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The Milton Measure

Changes on Campus

by on Friday, May 18th, 2012

With the end of the school year approaching, both students and faculty cannot help but notice the changing dynamic inside and outside the classroom as seniors go on project. Juniors and underclassmen must now take on greater leadership roles in the absence of the past year’s leaders. However, this upwards transition has been somewhat overwhelming for many individuals, who find themselves unready for the new expectation of being the school’s role models.

Outside the classroom, the changes are plainly visible: a large empty space at all-school assemblies that is now reserved for incoming freshmen, a lack of people in the upperclassmen areas in the Forbes dining hall and the student center, and many other uninhabited senior hangouts. Class assemblies have also changed locations, as each class symbolically moves up a grade.

Inside the classroom, the changes are subtle but significant nonetheless. “Seniors were very active participants in class discussions,” said Julien Lauretti (II), “and it feels weird to see empty seats in my classes.” Danielle Cahoon (II) added, “my class doesn’t feel complete anymore. They were a source of valuable input, having had more experience at Milton and in a high school setting.” Charlie Perkins (II), in what was perhaps a sincere response, said, “It feels like a piece of my heart got taken away.” Yet another junior, Ari Spilo (II), stated, “My classes are more individualized, which is good and bad at the same time, because while teachers are able to focus more on me as a student, we get a lot more work.” Overall, students whose classes have shrunk in size due to the departure of seniors agree that the seniors were a central part of classes and will be missed.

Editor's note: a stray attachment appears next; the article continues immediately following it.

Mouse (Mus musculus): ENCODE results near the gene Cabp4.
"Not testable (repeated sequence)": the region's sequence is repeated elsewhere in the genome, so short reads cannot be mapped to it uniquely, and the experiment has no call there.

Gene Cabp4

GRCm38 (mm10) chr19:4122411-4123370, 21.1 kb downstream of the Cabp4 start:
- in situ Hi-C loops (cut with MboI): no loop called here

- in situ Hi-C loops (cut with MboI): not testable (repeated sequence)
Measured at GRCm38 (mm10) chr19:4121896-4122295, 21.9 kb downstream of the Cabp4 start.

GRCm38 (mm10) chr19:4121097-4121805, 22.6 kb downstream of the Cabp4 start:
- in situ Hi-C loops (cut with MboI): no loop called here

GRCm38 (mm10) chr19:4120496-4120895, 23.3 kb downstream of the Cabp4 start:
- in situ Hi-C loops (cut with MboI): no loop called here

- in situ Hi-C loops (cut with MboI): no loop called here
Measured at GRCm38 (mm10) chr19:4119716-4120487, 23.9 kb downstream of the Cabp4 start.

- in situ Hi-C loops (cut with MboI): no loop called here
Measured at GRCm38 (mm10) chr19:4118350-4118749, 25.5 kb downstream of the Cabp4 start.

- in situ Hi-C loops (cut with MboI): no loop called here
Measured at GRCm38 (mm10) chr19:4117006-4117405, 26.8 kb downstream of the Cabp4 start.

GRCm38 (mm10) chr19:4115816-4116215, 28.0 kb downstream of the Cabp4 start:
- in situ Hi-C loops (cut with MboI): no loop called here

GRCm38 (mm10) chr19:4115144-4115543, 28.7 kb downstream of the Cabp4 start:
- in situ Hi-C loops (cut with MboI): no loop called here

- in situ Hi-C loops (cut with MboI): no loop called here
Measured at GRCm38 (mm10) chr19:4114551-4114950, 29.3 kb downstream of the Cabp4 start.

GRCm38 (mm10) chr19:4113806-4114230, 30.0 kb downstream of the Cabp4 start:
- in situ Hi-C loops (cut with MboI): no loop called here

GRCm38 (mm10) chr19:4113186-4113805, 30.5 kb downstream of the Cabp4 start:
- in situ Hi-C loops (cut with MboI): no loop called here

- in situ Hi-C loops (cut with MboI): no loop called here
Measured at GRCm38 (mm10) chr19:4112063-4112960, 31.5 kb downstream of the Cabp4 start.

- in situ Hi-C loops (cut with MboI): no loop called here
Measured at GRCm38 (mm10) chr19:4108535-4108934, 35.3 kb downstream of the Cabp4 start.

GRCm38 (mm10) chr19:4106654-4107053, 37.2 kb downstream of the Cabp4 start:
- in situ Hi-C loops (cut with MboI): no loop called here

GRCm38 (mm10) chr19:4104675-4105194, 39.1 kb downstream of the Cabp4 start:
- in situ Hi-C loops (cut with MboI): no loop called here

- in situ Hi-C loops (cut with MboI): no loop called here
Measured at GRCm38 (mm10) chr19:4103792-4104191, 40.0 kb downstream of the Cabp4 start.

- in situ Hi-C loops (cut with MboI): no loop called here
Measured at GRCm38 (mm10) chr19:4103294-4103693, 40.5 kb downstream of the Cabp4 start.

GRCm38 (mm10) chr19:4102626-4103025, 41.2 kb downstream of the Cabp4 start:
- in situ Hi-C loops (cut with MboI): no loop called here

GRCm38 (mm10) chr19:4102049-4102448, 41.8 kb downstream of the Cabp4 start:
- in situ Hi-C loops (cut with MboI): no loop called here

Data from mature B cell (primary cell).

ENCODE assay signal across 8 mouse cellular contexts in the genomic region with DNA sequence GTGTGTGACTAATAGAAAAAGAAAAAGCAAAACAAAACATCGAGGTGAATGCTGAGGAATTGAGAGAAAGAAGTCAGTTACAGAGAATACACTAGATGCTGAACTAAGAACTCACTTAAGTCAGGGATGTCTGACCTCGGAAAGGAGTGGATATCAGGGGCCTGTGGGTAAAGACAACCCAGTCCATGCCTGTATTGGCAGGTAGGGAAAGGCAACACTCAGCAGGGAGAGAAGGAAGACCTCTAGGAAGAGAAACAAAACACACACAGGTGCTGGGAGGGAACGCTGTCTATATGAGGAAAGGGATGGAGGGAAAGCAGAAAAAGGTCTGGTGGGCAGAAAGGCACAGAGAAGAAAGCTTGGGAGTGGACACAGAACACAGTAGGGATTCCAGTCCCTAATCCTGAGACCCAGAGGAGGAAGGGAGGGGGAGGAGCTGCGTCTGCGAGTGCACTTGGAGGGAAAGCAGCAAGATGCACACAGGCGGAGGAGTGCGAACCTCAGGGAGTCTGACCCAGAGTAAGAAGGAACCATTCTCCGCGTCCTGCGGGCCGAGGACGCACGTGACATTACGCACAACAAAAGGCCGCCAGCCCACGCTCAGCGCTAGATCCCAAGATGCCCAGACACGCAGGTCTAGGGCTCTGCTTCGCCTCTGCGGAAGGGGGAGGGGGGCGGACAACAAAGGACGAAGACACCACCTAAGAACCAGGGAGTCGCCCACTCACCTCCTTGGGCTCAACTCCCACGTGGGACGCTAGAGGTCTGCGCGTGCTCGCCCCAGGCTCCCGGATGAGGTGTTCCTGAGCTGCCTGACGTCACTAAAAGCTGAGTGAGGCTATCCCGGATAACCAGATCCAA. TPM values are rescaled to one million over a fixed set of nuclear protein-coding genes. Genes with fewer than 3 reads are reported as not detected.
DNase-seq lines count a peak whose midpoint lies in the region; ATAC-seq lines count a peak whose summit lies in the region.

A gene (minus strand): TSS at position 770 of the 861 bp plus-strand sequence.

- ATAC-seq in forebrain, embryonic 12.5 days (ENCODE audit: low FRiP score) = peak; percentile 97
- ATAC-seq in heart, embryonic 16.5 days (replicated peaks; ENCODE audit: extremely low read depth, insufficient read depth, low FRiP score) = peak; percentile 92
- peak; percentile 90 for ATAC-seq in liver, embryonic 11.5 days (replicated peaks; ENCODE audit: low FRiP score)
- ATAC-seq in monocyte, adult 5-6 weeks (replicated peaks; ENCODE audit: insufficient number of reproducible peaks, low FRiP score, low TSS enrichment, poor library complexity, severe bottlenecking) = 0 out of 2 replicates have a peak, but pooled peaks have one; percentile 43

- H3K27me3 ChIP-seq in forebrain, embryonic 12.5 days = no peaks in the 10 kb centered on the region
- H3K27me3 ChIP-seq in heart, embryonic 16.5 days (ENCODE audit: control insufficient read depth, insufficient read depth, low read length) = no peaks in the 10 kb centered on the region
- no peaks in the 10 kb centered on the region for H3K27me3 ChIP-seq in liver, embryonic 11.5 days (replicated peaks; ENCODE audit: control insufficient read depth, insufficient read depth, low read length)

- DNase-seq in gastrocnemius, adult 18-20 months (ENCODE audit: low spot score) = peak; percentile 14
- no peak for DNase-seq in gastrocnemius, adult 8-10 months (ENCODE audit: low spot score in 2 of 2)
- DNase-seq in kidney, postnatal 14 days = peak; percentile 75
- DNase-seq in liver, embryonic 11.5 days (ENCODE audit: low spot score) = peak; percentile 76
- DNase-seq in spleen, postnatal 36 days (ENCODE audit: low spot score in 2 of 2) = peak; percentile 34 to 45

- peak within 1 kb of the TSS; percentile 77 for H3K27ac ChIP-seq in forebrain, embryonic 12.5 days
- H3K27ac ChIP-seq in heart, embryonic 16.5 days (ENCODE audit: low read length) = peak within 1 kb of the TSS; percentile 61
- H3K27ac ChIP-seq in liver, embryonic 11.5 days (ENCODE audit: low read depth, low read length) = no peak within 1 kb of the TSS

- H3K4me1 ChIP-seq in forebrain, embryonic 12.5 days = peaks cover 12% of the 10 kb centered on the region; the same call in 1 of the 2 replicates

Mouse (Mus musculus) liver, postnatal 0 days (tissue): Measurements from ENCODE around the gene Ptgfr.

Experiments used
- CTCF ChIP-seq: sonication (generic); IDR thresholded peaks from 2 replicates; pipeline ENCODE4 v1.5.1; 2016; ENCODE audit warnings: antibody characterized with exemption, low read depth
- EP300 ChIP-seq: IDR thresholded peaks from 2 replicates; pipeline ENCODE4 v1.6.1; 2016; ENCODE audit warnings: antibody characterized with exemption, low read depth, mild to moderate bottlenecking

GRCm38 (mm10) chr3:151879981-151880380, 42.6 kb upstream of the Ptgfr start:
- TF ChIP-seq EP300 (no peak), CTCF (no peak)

The seniors’ departure also marks the beginning of the transitional period for freshmen, sophomores, and juniors. The freshmen, having experienced their first year in the upper school, head into sophomore year with a fairly good idea of what their Milton experience will be like, with three whole years to make the best of it. Babafunso Akinwunmi (I) advised the freshmen, “When you leave, you regret things that you didn’t do. Milton provides so many opportunities and fosters a friendly environment for students to explore new passions. A lot of students, myself included, go through Milton without taking advantage of it.”

Sophomores are only halfway through their academic career. As they face the prospect of junior year, widely considered the most important time of high school, some await the challenge with hope while others dread the thought of junior hardships. Rex Li (III) said, “I feel ready for junior year. I’m not going to stress myself over how hard it will be.” On the other hand, some rising juniors expressed their concern: “No one ever says anything good about junior year. I may have to make major changes to my work ethic to make it through,” said Jason Yoo (III).

However, the rising senior class faces the biggest challenge. Not only will they assume new responsibilities as seniors, but they must also prepare for the college process that has, in a way, already begun this spring. Julien Lauretti (II) shared his worries about the process, saying, “I’m excited to be a senior but at the same time afraid of what’s ahead in terms of work.”

Often called “the beginning of the end of high school,” this transitional phase for seniors has already transformed Milton’s social and academic landscape. This shifting dynamic will provide a sense of what next year will be like with the new rising seniors leading the way. The class of 2012 will submit and present their projects in only three weeks time, before we bid them a final farewell in early June.

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Posted by on May 18 2012. Filed under News, Recent News. You can follow any responses to this entry through the RSS 2.0. You can leave a response or trackback to this entry

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